2019 年 2019 巻 39 号 p. 105-125
This paper studies the Italian banking crisis and its stabilization policy by Italian authority since the European debt crisis. Italian economy faced serious recession by the global financial crisis and Italian banking system also failed into the crisis. Non-performing loans （NPLs） ratio reached 18.2％ in 2015 and the ratio of the 4th largest bank “Banca Monte dei Paschi di Siena” was over 30％. In 2017, NPLs ratio improved to 14.5％ but the situation has not converged yet.
The European Union （EU） wanted to terminate the Italian banking crisis to stabilize European financial system. However, the final execution entity of the stabilizing policy was not EU but Italian authority. Namely, to terminate the Italian banking crisis, there was the principal-agent relationship between EU and Italian authority.
However, EU as the principal could not stimulate the incentive of Italian authority as the agent adequately. EU introduced the bank recovery and resolution directive （BRRD）, so called, bail-in rule, in spring 2014. Though, to prevent banking crisis contagion, Italian authority tried to avoid the adaption of bail-in rule and could not do policy intervention adequately. As the result, bail-in rule made the agency cost increase seriously.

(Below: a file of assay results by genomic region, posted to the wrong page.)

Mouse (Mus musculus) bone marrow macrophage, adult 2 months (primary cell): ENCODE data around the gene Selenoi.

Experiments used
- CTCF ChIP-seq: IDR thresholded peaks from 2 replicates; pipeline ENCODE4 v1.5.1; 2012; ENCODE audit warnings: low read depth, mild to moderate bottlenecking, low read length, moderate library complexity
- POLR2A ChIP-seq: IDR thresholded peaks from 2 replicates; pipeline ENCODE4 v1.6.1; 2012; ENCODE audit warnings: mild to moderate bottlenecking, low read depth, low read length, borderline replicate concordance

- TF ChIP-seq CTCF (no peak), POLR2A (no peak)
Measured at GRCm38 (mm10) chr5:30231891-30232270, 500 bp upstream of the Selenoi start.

Italian experience tells us that the bail-in rule introduced by EU occurred the conflict of interest between EU and its constituent country. The economic management in the Economic Monetary Union is constantly shaking between principle and discretion. Italian case revealed that discretion takes precedence over principle in the crisis response. To decrease the agency cost, this paper concluded that EU needs to relax the constraint to fiscal expenditure in the banking crisis.
The new Italian cabinet born in June 2018 is based populism and Euroscepticism. In addition, in the late half of 2018, Italian economy has gone to recession again. In such a circumstance, improvement of banking problem will be delayed and be continuing to smolder as the mid and long-term down side risk of European economy.